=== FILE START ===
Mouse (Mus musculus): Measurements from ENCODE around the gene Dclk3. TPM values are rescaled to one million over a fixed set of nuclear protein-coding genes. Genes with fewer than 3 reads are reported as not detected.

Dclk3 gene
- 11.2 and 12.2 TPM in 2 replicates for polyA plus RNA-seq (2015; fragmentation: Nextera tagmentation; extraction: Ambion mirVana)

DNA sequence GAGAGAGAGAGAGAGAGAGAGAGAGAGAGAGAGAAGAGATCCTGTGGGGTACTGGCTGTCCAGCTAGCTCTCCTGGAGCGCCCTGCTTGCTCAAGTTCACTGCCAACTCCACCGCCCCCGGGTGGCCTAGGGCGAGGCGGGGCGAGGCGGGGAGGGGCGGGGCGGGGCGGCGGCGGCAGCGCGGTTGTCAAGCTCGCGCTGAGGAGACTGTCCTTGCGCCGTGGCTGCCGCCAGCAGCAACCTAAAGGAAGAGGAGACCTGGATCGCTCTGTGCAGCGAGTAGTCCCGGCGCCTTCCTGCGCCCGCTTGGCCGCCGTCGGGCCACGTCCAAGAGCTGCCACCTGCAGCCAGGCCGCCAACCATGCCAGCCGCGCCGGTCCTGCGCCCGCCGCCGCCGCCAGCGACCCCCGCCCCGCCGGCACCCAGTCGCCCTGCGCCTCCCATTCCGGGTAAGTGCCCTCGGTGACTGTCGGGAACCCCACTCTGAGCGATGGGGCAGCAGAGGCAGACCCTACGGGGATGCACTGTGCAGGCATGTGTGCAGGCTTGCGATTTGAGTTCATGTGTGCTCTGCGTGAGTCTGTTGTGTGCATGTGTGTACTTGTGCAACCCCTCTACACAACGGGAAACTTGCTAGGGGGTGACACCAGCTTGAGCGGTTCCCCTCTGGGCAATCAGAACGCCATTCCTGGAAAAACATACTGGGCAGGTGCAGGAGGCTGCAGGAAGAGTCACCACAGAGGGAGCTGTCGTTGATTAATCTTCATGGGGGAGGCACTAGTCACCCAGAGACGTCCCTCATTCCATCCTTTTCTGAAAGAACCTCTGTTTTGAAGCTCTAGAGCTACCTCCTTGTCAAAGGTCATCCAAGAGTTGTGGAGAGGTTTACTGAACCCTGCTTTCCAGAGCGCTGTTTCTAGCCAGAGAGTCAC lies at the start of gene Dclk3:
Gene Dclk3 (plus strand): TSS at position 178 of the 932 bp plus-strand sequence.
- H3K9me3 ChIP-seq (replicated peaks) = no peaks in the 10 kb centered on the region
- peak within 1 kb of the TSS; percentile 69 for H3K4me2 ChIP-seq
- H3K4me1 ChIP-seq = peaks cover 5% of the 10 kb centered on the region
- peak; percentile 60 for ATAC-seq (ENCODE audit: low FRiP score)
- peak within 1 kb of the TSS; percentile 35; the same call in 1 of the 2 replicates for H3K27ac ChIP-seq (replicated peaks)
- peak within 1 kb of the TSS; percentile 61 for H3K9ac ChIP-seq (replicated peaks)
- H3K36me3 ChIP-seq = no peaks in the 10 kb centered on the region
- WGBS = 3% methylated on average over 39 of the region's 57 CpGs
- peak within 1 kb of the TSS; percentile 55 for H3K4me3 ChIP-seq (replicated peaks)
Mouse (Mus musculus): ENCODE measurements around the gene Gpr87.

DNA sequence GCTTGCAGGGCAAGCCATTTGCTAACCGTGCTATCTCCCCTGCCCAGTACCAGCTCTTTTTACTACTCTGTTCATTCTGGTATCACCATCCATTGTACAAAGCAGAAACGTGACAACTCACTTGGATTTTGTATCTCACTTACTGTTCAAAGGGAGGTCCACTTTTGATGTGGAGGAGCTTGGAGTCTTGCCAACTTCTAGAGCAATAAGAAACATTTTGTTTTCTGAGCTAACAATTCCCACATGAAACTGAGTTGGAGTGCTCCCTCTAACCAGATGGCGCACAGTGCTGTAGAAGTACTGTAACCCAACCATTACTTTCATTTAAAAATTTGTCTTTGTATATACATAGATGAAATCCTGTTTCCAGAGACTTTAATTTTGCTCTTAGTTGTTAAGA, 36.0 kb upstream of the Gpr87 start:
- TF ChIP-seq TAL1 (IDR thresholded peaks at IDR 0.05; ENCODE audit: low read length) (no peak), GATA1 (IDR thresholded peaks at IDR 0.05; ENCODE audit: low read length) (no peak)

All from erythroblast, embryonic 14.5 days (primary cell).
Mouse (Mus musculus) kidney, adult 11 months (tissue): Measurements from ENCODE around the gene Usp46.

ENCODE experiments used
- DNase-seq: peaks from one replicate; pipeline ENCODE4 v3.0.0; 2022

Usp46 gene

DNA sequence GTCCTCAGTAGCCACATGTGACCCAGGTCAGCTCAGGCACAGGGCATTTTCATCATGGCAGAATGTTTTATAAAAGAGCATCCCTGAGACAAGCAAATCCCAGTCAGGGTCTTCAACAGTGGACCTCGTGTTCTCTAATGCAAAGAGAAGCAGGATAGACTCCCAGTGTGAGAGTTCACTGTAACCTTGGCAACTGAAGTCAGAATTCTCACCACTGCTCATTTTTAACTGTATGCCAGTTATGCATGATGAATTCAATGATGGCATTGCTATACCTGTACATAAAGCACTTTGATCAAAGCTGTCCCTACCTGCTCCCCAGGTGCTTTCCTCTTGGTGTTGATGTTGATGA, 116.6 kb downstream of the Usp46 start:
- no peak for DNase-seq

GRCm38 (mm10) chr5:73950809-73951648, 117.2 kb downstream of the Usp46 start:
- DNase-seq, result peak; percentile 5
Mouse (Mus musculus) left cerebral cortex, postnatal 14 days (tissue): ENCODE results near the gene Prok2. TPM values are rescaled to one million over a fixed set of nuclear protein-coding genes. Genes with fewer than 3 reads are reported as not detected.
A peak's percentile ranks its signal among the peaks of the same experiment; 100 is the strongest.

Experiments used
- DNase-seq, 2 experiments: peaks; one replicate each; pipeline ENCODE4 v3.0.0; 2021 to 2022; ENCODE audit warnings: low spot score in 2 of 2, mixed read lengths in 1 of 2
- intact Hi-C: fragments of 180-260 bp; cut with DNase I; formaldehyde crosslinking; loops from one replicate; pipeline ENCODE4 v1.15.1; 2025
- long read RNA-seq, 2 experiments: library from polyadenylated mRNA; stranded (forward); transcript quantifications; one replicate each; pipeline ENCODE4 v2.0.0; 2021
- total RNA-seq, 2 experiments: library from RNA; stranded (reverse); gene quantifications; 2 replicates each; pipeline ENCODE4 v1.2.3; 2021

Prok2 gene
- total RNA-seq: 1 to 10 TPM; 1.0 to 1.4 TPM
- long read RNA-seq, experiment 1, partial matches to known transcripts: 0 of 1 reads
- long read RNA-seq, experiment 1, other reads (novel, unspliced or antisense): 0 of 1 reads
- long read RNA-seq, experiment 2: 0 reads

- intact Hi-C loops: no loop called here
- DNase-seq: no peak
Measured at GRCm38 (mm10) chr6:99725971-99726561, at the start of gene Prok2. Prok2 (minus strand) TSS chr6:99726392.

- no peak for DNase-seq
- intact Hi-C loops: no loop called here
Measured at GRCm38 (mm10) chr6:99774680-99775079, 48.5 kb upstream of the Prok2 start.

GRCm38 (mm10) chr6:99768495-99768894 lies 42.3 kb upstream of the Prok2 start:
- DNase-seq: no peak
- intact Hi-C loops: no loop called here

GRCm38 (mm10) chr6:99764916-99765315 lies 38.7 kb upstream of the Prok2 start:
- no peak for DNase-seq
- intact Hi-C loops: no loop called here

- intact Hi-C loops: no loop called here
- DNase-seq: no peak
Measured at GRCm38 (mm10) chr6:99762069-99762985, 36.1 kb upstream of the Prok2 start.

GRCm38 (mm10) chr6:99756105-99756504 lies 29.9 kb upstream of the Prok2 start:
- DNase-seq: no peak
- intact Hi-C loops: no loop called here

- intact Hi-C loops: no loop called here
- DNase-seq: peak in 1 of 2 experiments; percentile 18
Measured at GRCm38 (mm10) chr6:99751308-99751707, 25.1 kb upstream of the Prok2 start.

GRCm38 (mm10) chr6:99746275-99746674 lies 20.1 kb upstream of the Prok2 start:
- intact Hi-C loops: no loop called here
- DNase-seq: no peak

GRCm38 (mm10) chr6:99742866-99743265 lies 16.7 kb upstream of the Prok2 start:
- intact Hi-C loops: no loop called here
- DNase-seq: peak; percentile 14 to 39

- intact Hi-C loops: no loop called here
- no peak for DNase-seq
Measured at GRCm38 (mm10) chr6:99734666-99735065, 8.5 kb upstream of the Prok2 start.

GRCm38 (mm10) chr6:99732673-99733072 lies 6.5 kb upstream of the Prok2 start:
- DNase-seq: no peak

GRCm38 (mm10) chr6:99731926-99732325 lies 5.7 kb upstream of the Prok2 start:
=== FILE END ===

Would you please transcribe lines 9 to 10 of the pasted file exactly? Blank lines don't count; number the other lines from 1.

- peak; percentile 60 for ATAC-seq (ENCODE audit: low FRiP score)
- peak within 1 kb of the TSS; percentile 35; the same call in 1 of the 2 replicates for H3K27ac ChIP-seq (replicated peaks)